Friday, July 11, 2008

July 13: Fifteenth Sunday in Ordinary Time Year A

July 13: Fifteenth Sunday in Ordinary Time Year A
Readings: Isaiah 55:10-11; Romans 8:18-23; Matthew 13:1-23

The readings of this Sunday invite us to reflect on Christ the Sower of God’s Word. The central point of the readings may be summed up as follows: “Hearing and Listening to Christ’s Word nourishes and makes us to be fertile and fruitful.” The Prophet Isaiah in the First Reading speaks about the effectiveness of God’s Word. Like the rain and snow, which do not return without watering the earth, so too the Word that comes from the mouth of God is effective. Isaiah’s message in the first reading is a prelude to the Gospel of today about the parable of the Sower. Just as the rain waters the land, showing us how God’s Word brings about the desired results, similarly the parable of the Sower reveals to us the dynamic power of God’s Word. Isaiah’s message contains an important aspect of conversion, so that the Word of God, like the rain may shower upon our hardened hearts making them “fertile and fruitful, giving seed to the one who sows and bread to the one who eats.” The First Reading is therefore a prelude to the parable of the Sower in the Gospel. The parable of the Sower reveals that many people who hear the Gospel simply never seem to “get it.” The message is stolen before it takes root. Then there are about 50% of our Catholic kids who receive the Sacraments but disappear between age 18 to 35, only to reappear later for marriage. Shallow roots fail to equip them to take the heat our secular culture. Then there are about 89% of lifelong, regular church goers who, according to George Gallup, have values and lifestyle identical to those of their secular neighbours. Their faith has been so neutralized by bad theology and a focus on worldly preoccupation. Though they look like Catholics, their faith practice is fruitless. Then there are those who remain faithful, going regularly to the Sacrament of Reconciliation, manage to do some good for some people, but in all produce only a mediocre harvest in life. Finally there are those who yearn to learn more about their faith. They sink their roots in Scripture, Tradition, prayer and the sacraments. These produce an abundant harvest. Jesus wants all of us, not just some to yearn for more so that we all may produce a bumper crop.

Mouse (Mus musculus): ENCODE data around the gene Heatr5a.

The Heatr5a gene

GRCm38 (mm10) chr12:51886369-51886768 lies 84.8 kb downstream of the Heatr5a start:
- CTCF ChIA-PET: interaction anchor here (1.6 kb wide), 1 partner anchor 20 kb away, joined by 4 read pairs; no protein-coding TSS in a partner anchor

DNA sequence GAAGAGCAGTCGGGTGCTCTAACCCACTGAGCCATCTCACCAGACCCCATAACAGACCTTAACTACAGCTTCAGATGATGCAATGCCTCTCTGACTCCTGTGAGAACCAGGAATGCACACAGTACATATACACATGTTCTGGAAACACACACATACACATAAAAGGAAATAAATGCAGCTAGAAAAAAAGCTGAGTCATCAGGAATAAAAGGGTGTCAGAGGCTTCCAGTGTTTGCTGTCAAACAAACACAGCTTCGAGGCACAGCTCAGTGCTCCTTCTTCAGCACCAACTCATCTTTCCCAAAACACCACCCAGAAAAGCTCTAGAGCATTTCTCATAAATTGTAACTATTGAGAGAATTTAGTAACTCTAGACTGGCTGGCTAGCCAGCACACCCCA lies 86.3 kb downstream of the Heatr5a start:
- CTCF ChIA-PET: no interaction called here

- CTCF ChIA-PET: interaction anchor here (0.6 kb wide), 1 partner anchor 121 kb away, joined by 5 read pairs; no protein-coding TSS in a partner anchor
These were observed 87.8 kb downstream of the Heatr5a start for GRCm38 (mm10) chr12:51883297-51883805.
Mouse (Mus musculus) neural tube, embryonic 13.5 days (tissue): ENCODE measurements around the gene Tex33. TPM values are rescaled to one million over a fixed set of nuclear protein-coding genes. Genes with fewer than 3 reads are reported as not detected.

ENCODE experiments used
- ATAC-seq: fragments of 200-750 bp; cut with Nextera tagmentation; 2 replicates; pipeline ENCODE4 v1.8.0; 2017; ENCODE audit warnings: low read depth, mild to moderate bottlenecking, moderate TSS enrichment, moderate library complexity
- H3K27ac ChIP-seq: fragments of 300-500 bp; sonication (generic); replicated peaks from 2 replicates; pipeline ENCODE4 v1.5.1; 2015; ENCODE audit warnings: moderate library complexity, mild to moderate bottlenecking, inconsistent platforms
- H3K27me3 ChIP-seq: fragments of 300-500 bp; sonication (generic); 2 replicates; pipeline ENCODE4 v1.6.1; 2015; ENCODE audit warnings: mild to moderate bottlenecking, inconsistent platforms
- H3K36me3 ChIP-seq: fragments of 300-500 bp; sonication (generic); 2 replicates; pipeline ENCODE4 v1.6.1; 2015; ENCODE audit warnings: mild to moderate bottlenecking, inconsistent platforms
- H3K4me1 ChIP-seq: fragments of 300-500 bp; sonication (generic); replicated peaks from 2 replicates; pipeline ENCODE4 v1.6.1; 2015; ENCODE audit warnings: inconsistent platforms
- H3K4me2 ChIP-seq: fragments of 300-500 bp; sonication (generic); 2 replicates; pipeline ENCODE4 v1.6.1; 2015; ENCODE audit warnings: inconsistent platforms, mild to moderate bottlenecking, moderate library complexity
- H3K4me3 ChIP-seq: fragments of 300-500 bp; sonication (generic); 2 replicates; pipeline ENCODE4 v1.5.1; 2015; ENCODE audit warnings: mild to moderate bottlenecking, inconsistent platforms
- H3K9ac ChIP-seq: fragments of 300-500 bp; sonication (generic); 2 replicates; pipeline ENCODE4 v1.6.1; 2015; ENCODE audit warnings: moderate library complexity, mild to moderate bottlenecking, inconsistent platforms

The Gospel message, despite its apparent ineffectiveness, will in the end produce fruit. In the midst of disappointments, our labour will in the end bear fruit. In Africa for example, the Church today faces so many obstacles and challenges in its evangelising task. Civil wars upset pastoral plans; and undemocratic systems impede the establishment of the necessary means of communicating the word of God. It is mysterious however that at the end of each year, the Catholic population in Africa continues to grow by .2%. What message do we take home? 1) The readings intend to affirm that the proclamation of God’s Word will in the end bear fruit despite the difficulties, opposition and disappointments evangelisation faces in the world today. 2) The readings challenge us to make this realised in our lives by acting upon the word of God. We need to accept the transforming power of God’s Word in our lives. 3) Despite the apparent ineffectiveness and disappointments, our efforts will in the end bear abundant fruit.

©2008 John M. Mbinda

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